Ian Hunter once wrote, "Rock and Roll is a loser's game." With all due respect, I disagree. We didn't become famous. But we did forge long lasting friendships, had a good time doing so, have wonderful memories, kept out of trouble, and entertained people while having fun. Thank you all for the opportunity!

—Larry Bogush

   

Shows to remember:

Each summer the borough of Sayreville had summer concerts called block dances in the parks. It was policy to give one show per band. Through negotiations we were able to land two shows per summer. We also requested and got a larger stage. The standard stage for a band was 12'x12'x32'. Our stages were 12'x24'x32'. No other band got this consideration. Because of the location of the event, the sound was never good (as testament from the recordings of those shows). But on a perfect summer evening with a good crowd, it was magic.

We also had the notoriety of playing during one of the largest riots in block dance history. Apparently there was some type of gang war (In those days we just beat the hell out of each other. We never considered shooting anyone. (See the newspaper articles on the Memorabilia page.)

There was also a time when we had the idea of shooting off skyrockets during Bad Co.'s "Shooting Star." We prepped Jim DeMaio and Sam Sirna on the cue, the time came and there were no rockets. Afterwards we found out that the police detained Jim and Sam and the rockets were confiscated. This did not deter us. For the next block dance we got Jimmy Hogya and Bob Morgan to agree to shoot the rockets off. They succeeded in their endeavor but were chased by the police and almost caught. The effect was pretty neat.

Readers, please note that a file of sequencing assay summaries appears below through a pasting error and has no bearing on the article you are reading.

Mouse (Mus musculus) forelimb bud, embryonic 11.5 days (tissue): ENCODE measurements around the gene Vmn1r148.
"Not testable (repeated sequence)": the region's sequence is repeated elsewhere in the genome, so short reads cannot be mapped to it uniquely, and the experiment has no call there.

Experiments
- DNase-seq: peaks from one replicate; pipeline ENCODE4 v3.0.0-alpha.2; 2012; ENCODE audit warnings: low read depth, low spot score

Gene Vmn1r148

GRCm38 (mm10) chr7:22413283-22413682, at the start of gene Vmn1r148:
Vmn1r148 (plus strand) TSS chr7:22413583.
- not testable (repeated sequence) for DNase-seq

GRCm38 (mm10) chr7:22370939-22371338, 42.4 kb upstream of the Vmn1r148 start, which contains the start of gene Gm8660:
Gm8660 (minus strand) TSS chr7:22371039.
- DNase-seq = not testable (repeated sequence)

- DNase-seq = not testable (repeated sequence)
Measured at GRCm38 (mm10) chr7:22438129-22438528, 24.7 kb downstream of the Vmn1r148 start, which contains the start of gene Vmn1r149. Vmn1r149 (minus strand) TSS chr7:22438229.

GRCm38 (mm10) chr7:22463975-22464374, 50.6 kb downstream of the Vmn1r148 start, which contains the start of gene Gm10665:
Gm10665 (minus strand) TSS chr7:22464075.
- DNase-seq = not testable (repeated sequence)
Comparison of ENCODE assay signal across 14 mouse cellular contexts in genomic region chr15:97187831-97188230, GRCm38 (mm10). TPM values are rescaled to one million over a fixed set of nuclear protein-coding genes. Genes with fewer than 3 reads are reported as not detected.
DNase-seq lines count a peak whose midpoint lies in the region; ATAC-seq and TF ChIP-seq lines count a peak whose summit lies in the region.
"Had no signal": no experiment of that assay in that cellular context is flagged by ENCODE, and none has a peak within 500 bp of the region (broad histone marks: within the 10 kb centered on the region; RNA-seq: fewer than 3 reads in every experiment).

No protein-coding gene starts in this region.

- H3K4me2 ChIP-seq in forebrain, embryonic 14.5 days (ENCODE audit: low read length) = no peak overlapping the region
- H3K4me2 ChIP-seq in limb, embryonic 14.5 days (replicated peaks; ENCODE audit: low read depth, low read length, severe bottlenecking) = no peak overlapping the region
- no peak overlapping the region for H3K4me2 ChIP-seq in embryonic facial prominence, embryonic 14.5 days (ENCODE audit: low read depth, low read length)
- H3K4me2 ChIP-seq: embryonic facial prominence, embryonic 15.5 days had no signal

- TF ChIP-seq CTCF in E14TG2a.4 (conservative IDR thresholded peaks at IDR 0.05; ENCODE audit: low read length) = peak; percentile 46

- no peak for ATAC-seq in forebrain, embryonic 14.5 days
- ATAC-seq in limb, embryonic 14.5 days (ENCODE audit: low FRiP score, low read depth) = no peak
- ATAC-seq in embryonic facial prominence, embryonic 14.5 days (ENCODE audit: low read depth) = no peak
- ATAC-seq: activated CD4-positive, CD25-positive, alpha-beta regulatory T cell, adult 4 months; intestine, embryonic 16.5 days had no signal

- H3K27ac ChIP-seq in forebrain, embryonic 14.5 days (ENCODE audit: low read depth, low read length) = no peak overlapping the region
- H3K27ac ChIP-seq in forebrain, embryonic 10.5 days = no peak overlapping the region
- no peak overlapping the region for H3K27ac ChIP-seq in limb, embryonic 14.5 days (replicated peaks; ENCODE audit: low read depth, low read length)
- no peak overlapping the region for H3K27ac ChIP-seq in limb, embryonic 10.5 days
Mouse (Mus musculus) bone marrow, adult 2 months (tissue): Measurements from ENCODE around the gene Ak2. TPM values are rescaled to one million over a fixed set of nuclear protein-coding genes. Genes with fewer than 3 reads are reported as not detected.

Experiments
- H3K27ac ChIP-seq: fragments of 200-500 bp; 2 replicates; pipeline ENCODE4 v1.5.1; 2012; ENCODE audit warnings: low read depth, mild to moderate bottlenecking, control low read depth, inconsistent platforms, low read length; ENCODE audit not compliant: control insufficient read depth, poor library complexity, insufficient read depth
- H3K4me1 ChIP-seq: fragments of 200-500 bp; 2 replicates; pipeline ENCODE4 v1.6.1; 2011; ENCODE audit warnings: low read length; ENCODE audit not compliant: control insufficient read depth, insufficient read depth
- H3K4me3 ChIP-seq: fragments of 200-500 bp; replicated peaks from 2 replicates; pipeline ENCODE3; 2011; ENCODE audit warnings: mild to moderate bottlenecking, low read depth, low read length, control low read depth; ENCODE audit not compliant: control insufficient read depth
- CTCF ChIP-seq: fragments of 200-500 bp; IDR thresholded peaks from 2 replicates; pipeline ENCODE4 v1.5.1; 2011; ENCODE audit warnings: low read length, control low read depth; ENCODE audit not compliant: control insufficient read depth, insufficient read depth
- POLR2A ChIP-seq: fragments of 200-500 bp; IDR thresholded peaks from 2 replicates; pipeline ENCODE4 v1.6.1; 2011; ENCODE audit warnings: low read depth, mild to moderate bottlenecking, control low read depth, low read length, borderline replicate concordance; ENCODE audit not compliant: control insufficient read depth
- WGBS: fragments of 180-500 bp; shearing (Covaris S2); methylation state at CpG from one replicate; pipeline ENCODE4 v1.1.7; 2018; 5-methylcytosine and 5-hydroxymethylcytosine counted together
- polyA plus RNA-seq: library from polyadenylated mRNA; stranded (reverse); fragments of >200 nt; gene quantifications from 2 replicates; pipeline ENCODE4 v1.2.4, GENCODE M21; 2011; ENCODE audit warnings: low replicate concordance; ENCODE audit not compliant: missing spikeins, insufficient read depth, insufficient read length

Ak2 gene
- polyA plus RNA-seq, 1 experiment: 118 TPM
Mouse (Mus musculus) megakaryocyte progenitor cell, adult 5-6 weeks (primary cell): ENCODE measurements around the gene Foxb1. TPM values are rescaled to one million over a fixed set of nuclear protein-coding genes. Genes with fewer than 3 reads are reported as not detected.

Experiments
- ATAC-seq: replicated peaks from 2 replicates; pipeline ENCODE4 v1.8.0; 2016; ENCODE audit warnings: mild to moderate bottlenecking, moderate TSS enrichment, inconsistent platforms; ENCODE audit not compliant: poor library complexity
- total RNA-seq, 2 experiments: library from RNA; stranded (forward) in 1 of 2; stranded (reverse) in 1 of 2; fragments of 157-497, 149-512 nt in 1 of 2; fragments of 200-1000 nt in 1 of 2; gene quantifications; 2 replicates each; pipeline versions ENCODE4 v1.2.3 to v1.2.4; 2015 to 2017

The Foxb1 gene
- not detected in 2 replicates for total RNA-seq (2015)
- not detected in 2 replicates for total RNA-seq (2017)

Snerd at a Sayreville block dance

Hoffman High School was monumental for us. It represented our first out-of-town gig. We had a killer set planned. That evening the hall was filled. 500+ people. Somewhere in the middle of the second set and as I recall during "Twisting the Night Away," a riot broke out that turned pretty violent; far worse than the block dance event. The show was immediately halted. We never returned to that venue.

Frog Hollow was the Morgan version of the Sayreville block dance. The event took place at an outdoor swim club. The stage faced the bay and the sound was most incredible! I don't believe we ever sounded so good. As always, I would record every show we did and the ones done at Frog Hollow were the best sounding. In fact, by mistake one show was recorded in true stereo. The downside was the show was recorded onto 8-track and the master was never copied and eventually the original recording was destroyed.